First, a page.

T7ITH A BATTERING, RAM.
The Honses of tbe Donegal Peasantry Are
to he Rndely Crashed.
rBT C.U3LB TO TEE DISPATCH.
London, April 10. Copyright.
Father Stephens sends me from Falcar
ragh to-night the 'following, telegram:
"The Oliphant evictions are to be re
sumed to-morrow on an extensive
scale. A very large force of soldiers and
police haye arrived here to protect the squad
of emergency men, who bring the "most ap
proved form of a battering ram toassist in the
work of making war on the homes bl the
Donegal peasantry- The authorities con
template very decisive action and expect to
clear out the whole of thetown lands in one
day. The peasants' houses are closely clus
tered and are too small and too .poor to ad
mit ol much resistance. Some very old peo
ple and invalids' are among those to be
thrown on the roadside."
"While the cruel work wijl be in in fall
swing to-morrow, Mr. Sextqn will be bring
ing the case Of these unfortunate people be
fore Parliament. Father Stephens will have
to leave Hs people, but The Dispatch
win do kept intormed of wnat goes on.
B0ULANGER IN CL0TER.
The General Hobnobbing With the Aristo
crats of tbe Belgian Capital.
Beus3els, April 10. M. Bochefort has
taken a house in this city. General Bou
langer this evening attended Deputy Bom
zee's soiree, at whioh the leading aristocrats
and diplomats, were present. The General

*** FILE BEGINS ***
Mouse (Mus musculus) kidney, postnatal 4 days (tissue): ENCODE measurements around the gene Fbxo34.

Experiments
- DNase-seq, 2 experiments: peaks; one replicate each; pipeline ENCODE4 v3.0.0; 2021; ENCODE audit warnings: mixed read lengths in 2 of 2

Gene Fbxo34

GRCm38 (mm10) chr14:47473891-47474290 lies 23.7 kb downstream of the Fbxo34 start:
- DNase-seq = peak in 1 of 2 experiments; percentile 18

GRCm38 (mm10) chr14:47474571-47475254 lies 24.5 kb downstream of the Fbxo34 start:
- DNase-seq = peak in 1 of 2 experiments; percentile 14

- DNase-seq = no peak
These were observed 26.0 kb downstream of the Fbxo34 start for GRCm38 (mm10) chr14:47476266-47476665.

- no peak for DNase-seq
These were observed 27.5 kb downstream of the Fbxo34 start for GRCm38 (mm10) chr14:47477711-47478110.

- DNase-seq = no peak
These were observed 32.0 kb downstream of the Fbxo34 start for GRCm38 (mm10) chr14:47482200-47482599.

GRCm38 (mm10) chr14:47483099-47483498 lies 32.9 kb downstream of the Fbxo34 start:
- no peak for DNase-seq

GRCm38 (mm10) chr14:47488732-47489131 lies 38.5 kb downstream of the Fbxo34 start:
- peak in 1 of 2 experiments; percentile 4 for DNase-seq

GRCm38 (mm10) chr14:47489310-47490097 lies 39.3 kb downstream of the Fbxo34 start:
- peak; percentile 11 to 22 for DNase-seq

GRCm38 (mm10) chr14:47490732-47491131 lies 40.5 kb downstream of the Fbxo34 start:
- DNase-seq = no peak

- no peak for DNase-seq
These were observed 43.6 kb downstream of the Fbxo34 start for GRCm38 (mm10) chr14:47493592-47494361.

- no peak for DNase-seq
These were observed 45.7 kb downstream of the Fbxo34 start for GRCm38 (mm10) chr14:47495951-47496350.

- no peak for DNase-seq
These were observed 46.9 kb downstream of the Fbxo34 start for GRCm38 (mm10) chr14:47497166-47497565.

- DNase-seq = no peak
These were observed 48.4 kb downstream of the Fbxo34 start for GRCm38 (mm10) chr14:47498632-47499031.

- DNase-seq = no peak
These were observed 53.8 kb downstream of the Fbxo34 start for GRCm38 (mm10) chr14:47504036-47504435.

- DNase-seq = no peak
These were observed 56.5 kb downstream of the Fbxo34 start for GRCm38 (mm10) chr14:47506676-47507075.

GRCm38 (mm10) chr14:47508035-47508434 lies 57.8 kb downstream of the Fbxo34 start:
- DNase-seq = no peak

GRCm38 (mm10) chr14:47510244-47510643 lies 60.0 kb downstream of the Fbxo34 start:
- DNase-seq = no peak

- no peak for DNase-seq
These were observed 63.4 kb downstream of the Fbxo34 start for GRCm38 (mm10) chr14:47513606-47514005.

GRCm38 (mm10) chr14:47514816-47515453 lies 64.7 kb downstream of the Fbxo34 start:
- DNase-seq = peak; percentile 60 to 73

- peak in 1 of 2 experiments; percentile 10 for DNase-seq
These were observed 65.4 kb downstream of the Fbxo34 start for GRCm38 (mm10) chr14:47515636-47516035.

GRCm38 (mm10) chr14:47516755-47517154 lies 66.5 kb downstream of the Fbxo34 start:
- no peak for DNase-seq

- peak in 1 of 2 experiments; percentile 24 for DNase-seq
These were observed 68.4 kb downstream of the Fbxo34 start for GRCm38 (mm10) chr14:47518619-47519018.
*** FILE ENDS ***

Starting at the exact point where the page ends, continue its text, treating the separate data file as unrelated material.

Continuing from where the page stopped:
met with a good reception.
DEATH OF IDELLE ROBINSON.
A Beautiful but Wayward Girl With a
Taste for Romancing.
IRriCIAL TXLEOBXM TO THE DISPATCH. 1
Middletown, April 10. Idelle May
Bobinson, the beautiful and accomplished
but wayward daughter of the late "Yan
kee" Bobinson, the well-known circus man
ager, is dead. Since her father's death she
and her mother haye been living with her
grandparents in Deruyter, where the family
owns a fine property. Idelle, from her
youth up, had a craze for going on tbe
stage, which inclination was strongly dis
couraged by her family, and perhaps this
repression of her.inclinations had an influ
ence in shaping her erratic career.
One stormy night, about 15 months ago,
while she was on a visit to tnends in New
York, she was found on the Brooklyn bridge
by a policeman, unaccompanied and appar
ently exhausted and semi-unconscious.
"When received at the Chambers Street Hos
pitol her remarkable beauty and accom
plishments captivated the doctors and report
ers, and to these, under the assumed name of
Lulu Wilbur, she told a fictitious story of
her life and adventures, fall of romance and
mystery, which, when printed in the news
papers, created astunaihgthree-days'sensa-.
tion. She stuck to her romancing until
hunted up and reclaimed by her parents.
This was the first of a number of wild es
capades which gave her friends no end of
trouble. Her last outbreak was a clandes
tine flight from home, and a masquerading
tour through the western part of the State in
the character of an accomplished music
teacher from Boston.
The death ot this gifted and erratic girl
has just occurred at the early age of 19
years, as the result of an accidental fall.
I0DTHFUL DIAMOND THIETES.
Two Boys Make -a Haul In Cleveland, Bnt
Are Captured at Erie.
rSrXCIAX. TXLEORAX TO TBI DISFATCn.! '
Eeie, April 10. Tbe Erie authorities ar
rested two Jjoys.Hajner McConnell and
George Boss, aged respectivelylS and 16
years, who were. wanted in Cleveland for a
diamond Tobbcry. Tne young men had
broken into a honse in Cleveland last cven